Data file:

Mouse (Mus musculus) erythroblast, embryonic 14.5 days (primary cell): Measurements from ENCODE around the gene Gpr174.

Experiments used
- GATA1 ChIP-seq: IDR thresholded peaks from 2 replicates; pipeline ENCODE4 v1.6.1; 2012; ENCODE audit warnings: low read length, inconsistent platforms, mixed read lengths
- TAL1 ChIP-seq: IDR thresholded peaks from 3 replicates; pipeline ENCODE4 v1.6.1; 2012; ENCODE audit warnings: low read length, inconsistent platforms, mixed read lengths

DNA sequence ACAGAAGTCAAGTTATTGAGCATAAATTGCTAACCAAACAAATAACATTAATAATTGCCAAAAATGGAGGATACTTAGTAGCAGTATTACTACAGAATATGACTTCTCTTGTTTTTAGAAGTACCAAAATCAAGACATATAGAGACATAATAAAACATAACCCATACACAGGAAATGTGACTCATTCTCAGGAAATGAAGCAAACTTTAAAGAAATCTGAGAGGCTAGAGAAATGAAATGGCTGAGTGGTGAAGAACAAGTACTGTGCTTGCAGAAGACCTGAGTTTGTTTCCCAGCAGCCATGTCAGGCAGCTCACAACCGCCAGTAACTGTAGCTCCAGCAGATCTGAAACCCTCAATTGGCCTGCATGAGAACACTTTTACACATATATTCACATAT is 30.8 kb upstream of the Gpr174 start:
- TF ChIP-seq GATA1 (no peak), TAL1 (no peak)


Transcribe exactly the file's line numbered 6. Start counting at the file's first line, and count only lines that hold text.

- TF ChIP-seq GATA1 (no peak), TAL1 (no peak)